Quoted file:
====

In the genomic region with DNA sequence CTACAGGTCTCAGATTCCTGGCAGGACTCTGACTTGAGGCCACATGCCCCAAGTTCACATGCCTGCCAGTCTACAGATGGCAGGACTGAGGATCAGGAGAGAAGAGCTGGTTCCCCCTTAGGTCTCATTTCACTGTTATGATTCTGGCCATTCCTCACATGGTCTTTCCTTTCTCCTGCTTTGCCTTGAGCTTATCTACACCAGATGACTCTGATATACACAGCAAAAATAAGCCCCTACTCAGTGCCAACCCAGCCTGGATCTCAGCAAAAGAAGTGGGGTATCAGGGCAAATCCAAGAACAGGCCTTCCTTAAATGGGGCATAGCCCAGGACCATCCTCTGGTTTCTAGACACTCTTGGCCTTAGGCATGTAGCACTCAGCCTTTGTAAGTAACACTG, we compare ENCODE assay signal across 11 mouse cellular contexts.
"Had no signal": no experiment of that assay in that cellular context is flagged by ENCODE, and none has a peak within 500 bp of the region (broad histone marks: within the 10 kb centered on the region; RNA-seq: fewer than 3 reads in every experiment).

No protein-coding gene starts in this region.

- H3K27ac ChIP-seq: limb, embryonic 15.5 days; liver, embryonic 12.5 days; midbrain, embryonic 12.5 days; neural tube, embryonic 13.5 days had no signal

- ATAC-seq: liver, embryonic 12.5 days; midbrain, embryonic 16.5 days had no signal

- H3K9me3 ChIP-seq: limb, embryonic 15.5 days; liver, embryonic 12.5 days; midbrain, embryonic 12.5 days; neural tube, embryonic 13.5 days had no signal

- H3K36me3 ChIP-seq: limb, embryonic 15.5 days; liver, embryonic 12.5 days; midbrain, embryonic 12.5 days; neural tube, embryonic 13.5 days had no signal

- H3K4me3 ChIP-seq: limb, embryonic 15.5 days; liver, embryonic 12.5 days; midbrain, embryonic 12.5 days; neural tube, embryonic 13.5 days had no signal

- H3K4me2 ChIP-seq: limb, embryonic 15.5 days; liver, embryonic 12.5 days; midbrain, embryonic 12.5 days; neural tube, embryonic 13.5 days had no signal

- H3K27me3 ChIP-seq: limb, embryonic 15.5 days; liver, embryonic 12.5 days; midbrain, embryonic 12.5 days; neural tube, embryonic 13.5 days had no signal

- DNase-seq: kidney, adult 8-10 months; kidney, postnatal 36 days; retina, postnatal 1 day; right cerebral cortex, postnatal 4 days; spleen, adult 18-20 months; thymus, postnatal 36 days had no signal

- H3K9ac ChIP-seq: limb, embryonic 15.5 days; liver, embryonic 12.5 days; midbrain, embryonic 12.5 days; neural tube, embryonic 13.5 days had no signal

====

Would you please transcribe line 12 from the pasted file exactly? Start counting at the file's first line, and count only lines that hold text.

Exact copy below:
- H3K9ac ChIP-seq: limb, embryonic 15.5 days; liver, embryonic 12.5 days; midbrain, embryonic 12.5 days; neural tube, embryonic 13.5 days had no signal